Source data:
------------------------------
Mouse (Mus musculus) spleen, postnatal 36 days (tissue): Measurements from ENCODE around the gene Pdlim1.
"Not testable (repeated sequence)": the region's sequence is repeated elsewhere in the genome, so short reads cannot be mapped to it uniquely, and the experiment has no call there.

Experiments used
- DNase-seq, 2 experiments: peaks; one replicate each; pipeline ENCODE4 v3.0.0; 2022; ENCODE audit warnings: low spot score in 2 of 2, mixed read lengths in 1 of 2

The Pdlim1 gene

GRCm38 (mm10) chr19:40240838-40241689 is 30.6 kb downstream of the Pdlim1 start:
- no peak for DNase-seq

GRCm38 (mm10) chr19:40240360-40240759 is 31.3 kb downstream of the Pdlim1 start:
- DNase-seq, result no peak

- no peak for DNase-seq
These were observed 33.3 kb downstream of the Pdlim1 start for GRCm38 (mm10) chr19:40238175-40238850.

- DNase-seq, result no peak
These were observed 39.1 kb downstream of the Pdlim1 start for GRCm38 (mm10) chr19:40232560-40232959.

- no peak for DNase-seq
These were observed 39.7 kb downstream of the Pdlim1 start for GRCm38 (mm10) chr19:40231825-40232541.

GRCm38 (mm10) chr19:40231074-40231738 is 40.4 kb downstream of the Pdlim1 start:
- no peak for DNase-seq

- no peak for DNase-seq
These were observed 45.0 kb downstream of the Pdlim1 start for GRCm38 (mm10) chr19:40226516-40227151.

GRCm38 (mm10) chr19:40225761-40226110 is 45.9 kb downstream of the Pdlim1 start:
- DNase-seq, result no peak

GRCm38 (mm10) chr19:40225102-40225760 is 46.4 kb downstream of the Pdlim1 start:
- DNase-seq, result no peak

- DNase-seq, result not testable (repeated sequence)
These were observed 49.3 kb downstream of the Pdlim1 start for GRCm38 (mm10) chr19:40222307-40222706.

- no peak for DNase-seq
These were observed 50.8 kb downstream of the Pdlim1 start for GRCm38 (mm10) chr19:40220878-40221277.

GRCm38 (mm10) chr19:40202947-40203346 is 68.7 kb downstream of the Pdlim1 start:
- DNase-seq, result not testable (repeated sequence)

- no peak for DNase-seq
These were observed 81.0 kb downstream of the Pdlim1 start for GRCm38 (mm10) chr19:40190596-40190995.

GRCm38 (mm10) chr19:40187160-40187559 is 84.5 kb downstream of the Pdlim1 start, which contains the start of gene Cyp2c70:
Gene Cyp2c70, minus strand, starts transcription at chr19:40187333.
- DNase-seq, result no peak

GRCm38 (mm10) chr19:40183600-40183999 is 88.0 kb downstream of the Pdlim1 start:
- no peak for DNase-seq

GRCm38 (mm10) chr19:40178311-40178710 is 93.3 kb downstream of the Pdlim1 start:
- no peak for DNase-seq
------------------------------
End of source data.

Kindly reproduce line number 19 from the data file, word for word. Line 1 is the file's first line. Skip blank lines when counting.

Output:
These were observed 45.0 kb downstream of the Pdlim1 start for GRCm38 (mm10) chr19:40226516-40227151.